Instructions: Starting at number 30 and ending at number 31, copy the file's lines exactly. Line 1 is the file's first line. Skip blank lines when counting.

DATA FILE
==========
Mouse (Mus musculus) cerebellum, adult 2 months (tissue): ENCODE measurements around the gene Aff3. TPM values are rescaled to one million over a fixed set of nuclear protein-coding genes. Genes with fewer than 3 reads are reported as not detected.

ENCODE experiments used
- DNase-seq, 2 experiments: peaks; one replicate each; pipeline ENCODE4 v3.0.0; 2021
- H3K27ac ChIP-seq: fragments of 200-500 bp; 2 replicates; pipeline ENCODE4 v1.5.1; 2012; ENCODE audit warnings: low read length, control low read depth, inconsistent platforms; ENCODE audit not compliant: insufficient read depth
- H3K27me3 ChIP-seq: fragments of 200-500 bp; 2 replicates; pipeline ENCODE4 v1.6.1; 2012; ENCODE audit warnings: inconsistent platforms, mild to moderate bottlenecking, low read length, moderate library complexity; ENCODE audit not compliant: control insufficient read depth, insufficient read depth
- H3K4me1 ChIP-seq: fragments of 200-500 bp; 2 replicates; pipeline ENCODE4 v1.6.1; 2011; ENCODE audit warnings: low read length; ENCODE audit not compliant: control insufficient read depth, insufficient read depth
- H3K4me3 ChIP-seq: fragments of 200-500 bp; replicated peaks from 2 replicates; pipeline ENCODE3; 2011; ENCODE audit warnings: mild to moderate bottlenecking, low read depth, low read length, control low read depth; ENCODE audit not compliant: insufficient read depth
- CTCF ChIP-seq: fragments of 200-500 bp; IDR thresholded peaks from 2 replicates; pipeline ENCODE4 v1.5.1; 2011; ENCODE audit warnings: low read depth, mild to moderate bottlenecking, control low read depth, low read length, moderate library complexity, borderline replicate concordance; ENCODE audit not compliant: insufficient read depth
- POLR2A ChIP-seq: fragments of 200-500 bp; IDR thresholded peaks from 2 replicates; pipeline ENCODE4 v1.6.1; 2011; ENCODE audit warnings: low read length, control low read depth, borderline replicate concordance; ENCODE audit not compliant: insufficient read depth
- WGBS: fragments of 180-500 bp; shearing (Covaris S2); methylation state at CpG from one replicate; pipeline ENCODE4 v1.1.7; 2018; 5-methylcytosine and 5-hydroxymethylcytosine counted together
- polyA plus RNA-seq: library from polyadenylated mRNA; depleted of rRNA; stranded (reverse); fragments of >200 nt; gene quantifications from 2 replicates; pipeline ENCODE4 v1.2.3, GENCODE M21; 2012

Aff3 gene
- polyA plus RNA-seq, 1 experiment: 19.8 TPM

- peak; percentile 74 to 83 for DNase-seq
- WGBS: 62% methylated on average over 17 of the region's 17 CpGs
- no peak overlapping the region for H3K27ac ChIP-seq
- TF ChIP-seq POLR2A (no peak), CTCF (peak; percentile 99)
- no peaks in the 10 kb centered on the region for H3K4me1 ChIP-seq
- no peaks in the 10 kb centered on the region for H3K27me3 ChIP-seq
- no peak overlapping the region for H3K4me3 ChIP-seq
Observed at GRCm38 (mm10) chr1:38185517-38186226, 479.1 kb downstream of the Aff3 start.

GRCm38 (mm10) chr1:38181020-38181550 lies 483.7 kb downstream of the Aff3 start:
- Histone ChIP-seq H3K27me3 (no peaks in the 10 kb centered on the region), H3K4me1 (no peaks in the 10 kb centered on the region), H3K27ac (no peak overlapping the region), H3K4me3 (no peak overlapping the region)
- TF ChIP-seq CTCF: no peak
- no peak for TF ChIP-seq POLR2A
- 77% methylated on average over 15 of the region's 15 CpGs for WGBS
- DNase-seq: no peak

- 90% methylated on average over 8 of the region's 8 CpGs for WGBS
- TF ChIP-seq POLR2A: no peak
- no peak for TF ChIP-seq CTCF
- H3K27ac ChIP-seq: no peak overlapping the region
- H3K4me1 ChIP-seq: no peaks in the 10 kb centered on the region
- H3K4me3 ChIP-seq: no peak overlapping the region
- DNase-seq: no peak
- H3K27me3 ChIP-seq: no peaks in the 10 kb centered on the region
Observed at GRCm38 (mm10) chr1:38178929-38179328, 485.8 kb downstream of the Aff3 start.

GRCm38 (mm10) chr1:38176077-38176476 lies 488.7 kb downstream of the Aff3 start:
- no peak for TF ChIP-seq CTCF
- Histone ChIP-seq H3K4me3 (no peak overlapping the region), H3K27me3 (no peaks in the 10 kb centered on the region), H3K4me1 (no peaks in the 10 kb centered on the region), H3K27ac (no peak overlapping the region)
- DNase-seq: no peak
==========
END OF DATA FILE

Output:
- no peak for TF ChIP-seq CTCF
- H3K27ac ChIP-seq: no peak overlapping the region